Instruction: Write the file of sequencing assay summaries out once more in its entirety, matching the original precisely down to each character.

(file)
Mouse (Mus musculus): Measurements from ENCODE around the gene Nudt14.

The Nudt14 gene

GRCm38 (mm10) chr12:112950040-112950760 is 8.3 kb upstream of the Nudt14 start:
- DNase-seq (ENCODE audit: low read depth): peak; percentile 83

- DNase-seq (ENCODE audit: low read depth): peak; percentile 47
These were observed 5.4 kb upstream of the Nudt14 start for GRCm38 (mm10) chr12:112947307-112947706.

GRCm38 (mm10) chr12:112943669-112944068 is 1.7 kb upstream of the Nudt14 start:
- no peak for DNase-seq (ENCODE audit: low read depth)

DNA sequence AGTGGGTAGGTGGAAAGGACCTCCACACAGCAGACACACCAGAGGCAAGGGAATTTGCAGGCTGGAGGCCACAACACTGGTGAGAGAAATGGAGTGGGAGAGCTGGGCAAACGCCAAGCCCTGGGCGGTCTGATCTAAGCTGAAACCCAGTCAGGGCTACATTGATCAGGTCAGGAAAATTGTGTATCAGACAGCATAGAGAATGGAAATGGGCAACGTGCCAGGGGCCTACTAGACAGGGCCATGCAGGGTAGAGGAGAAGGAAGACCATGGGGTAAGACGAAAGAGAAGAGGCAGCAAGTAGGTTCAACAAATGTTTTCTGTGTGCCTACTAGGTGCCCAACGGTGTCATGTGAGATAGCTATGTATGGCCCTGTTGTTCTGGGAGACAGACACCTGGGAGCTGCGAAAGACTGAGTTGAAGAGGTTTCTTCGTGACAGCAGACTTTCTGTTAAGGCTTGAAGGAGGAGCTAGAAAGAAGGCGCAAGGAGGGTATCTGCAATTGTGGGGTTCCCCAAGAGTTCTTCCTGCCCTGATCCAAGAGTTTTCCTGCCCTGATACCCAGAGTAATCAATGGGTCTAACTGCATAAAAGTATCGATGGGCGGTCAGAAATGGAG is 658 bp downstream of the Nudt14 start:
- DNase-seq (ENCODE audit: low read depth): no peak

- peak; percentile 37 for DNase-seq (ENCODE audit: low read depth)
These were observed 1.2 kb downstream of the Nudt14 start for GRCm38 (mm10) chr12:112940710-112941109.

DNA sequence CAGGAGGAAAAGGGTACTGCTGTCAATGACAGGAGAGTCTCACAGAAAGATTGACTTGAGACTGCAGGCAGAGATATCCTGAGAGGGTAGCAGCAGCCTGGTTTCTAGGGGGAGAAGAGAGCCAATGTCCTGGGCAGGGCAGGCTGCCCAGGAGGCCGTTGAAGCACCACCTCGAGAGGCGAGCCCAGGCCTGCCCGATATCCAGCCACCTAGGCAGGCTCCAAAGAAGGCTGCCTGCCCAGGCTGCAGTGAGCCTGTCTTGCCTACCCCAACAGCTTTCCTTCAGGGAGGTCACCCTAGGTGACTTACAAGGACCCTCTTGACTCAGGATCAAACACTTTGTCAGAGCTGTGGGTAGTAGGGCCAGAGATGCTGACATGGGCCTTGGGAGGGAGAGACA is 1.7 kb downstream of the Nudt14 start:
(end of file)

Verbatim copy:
Mouse (Mus musculus): Measurements from ENCODE around the gene Nudt14.

The Nudt14 gene

GRCm38 (mm10) chr12:112950040-112950760 is 8.3 kb upstream of the Nudt14 start:
- DNase-seq (ENCODE audit: low read depth): peak; percentile 83

- DNase-seq (ENCODE audit: low read depth): peak; percentile 47
These were observed 5.4 kb upstream of the Nudt14 start for GRCm38 (mm10) chr12:112947307-112947706.

GRCm38 (mm10) chr12:112943669-112944068 is 1.7 kb upstream of the Nudt14 start:
- no peak for DNase-seq (ENCODE audit: low read depth)

DNA sequence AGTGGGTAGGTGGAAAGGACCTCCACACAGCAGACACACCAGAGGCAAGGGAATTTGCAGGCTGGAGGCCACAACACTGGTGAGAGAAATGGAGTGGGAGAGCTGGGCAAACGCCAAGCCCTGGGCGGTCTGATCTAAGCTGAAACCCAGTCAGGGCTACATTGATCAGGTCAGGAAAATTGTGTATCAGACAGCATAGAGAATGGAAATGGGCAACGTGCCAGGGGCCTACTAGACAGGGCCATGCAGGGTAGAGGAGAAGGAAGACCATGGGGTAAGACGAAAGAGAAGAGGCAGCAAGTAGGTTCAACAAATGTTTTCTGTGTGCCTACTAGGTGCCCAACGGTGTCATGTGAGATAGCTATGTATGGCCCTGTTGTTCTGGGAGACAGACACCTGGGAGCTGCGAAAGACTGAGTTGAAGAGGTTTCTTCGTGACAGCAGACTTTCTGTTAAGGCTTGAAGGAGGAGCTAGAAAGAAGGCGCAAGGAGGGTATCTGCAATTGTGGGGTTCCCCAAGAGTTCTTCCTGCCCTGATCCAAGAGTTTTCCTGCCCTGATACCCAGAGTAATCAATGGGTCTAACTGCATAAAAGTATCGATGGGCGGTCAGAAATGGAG is 658 bp downstream of the Nudt14 start:
- DNase-seq (ENCODE audit: low read depth): no peak

- peak; percentile 37 for DNase-seq (ENCODE audit: low read depth)
These were observed 1.2 kb downstream of the Nudt14 start for GRCm38 (mm10) chr12:112940710-112941109.

DNA sequence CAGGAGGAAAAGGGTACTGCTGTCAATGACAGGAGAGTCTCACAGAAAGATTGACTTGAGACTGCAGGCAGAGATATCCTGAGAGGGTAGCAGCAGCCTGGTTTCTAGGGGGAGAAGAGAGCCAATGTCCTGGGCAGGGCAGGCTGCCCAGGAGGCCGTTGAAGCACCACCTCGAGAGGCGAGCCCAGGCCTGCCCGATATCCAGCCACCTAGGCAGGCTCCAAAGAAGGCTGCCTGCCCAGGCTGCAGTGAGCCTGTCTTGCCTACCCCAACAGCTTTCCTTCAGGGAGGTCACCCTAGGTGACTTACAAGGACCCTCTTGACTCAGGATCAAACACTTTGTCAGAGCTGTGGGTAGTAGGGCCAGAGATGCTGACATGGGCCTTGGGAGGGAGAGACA is 1.7 kb downstream of the Nudt14 start: